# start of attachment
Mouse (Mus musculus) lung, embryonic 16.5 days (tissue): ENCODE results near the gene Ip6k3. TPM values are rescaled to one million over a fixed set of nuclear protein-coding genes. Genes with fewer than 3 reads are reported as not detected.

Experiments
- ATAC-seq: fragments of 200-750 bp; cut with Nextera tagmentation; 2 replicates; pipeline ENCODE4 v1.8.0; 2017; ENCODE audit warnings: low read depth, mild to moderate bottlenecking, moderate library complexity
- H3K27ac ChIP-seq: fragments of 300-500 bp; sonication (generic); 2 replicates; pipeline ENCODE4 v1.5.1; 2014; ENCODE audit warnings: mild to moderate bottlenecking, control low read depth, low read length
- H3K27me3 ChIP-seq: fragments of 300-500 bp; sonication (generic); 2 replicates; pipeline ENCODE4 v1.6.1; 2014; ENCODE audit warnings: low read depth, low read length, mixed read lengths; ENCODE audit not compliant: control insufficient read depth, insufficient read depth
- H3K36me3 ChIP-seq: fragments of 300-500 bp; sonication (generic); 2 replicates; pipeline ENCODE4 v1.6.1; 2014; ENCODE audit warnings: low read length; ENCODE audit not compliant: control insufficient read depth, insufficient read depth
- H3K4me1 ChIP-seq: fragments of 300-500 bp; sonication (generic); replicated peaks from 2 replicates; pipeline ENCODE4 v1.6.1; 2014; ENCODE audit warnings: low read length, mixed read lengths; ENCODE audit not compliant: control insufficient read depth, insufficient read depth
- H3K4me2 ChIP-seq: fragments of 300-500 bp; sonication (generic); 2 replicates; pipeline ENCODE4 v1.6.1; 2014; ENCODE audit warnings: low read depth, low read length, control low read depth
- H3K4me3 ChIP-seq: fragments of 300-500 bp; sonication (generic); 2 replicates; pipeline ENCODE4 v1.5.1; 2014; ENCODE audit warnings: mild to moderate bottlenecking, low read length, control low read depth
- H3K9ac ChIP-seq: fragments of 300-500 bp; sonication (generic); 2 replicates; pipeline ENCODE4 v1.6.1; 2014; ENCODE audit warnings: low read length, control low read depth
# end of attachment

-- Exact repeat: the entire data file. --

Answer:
Mouse (Mus musculus) lung, embryonic 16.5 days (tissue): ENCODE results near the gene Ip6k3. TPM values are rescaled to one million over a fixed set of nuclear protein-coding genes. Genes with fewer than 3 reads are reported as not detected.

Experiments
- ATAC-seq: fragments of 200-750 bp; cut with Nextera tagmentation; 2 replicates; pipeline ENCODE4 v1.8.0; 2017; ENCODE audit warnings: low read depth, mild to moderate bottlenecking, moderate library complexity
- H3K27ac ChIP-seq: fragments of 300-500 bp; sonication (generic); 2 replicates; pipeline ENCODE4 v1.5.1; 2014; ENCODE audit warnings: mild to moderate bottlenecking, control low read depth, low read length
- H3K27me3 ChIP-seq: fragments of 300-500 bp; sonication (generic); 2 replicates; pipeline ENCODE4 v1.6.1; 2014; ENCODE audit warnings: low read depth, low read length, mixed read lengths; ENCODE audit not compliant: control insufficient read depth, insufficient read depth
- H3K36me3 ChIP-seq: fragments of 300-500 bp; sonication (generic); 2 replicates; pipeline ENCODE4 v1.6.1; 2014; ENCODE audit warnings: low read length; ENCODE audit not compliant: control insufficient read depth, insufficient read depth
- H3K4me1 ChIP-seq: fragments of 300-500 bp; sonication (generic); replicated peaks from 2 replicates; pipeline ENCODE4 v1.6.1; 2014; ENCODE audit warnings: low read length, mixed read lengths; ENCODE audit not compliant: control insufficient read depth, insufficient read depth
- H3K4me2 ChIP-seq: fragments of 300-500 bp; sonication (generic); 2 replicates; pipeline ENCODE4 v1.6.1; 2014; ENCODE audit warnings: low read depth, low read length, control low read depth
- H3K4me3 ChIP-seq: fragments of 300-500 bp; sonication (generic); 2 replicates; pipeline ENCODE4 v1.5.1; 2014; ENCODE audit warnings: mild to moderate bottlenecking, low read length, control low read depth
- H3K9ac ChIP-seq: fragments of 300-500 bp; sonication (generic); 2 replicates; pipeline ENCODE4 v1.6.1; 2014; ENCODE audit warnings: low read length, control low read depth